BEIRUT — Suhail Gabriel was in bed when Islamic State militants stormed his village in eastern Syria, firing machine guns and rocket-propelled grenades. Gabriel rushed his wife and daughter onto his motorcycle and sped through the early-morning darkness, he later recalled.Read the rest.
“We left in our pajamas,” Gabriel said. “We didn’t even have time to put on clothes.”
He was among the thousands of people from an ancient community of Christians, known as Assyrians, who fled 35 farming villages in Syria’s Khabur River area in February because of attacks by the extremist Sunni Muslim group. The militants desecrated churches and religious symbols during the offensive and kidnapped about 250 of the Assyrians, including women and children.
Over the past decade, Assyrians have joined waves of Christians who have fled Syria and Iraq because of war and persecution by extremist Muslims. But the latest attacks have added to concerns that this unique Mesopotamian people are in danger of disappearing from the region.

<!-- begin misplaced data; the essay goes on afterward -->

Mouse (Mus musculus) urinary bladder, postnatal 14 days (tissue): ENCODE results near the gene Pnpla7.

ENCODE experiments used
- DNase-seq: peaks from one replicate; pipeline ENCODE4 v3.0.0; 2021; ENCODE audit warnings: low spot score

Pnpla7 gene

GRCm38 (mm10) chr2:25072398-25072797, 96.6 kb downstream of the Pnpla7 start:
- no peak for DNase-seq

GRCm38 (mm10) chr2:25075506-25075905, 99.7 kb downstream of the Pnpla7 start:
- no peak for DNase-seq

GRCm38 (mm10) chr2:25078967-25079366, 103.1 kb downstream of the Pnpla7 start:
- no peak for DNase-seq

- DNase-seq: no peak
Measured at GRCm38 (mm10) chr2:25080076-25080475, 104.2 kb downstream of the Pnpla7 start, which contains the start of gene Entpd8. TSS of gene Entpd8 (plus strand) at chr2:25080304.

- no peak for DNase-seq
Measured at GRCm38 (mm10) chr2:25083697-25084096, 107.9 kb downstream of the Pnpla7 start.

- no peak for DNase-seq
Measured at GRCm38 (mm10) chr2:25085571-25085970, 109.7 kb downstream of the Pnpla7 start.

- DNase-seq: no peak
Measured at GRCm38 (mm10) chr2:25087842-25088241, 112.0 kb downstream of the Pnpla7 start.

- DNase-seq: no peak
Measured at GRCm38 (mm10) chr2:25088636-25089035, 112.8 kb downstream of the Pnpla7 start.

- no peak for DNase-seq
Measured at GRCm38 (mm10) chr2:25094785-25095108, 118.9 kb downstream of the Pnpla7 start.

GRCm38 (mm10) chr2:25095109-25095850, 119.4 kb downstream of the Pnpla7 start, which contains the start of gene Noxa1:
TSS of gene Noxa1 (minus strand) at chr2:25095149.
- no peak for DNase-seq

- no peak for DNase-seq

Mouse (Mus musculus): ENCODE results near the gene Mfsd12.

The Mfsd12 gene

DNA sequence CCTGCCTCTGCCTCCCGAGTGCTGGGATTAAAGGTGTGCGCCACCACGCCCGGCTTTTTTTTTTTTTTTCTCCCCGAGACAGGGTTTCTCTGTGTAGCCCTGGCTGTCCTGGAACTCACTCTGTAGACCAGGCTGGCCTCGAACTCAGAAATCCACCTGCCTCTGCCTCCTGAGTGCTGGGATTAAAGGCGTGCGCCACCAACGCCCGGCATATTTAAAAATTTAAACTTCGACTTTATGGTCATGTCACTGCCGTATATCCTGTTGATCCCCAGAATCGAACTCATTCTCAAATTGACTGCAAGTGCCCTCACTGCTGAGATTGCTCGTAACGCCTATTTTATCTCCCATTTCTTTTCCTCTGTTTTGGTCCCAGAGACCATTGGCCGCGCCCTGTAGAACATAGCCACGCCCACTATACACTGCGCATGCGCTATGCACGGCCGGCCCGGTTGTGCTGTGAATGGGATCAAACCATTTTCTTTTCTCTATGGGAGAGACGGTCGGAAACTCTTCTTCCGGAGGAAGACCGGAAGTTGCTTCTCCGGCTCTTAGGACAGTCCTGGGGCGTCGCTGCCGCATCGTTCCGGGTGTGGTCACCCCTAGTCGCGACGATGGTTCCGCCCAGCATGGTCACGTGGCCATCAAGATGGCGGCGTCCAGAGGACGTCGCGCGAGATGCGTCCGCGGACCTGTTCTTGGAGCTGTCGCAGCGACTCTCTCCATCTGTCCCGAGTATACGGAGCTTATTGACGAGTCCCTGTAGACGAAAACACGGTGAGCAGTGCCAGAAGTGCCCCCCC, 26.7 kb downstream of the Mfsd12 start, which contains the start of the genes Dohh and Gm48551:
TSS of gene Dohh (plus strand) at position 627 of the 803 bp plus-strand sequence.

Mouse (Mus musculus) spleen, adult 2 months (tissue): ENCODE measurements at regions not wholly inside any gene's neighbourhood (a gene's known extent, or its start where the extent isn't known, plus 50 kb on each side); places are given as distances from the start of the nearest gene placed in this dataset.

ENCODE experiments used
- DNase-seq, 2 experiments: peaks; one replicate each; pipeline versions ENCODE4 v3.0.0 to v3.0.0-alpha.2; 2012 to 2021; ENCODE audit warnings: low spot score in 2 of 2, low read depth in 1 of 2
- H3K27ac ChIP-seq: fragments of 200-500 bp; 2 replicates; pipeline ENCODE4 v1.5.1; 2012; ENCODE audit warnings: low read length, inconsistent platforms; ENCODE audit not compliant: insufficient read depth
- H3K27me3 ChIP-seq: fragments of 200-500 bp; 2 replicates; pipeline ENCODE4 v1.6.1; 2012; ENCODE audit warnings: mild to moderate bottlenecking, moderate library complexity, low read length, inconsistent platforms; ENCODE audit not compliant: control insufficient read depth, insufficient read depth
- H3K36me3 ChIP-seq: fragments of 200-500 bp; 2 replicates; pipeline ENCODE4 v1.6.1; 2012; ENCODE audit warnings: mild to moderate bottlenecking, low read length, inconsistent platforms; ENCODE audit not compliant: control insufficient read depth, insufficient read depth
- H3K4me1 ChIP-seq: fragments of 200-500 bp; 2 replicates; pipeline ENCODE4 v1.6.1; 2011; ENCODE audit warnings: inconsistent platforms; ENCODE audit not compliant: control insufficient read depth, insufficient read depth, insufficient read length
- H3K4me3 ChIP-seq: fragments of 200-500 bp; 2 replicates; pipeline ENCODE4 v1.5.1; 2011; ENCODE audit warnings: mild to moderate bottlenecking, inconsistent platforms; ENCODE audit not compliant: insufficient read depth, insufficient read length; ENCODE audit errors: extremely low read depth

Assyrians in Iraq and Syria belong to the last communities of significant size to speak the language of Jesus: Aramaic. Many of Assyrians are being forced to move outside the Middle East, where it becomes less likely that the tongue will be maintained, said Eden Naby, a Middle East historian and expert on Assyrian culture.
Aramaic is the oldest continuously written and spoken language in the Middle East, she said. It was once also used by other religious communities, including Jews. “Assyrians remain the last Aramaic-speaking of people of the world. So the disappearance and displacement of these people pretty much spells the closing chapter of Aramaic use in the world,” Naby said.
Friday, April 17, 2015
Islamic State uproots Christians who use the language of Jesus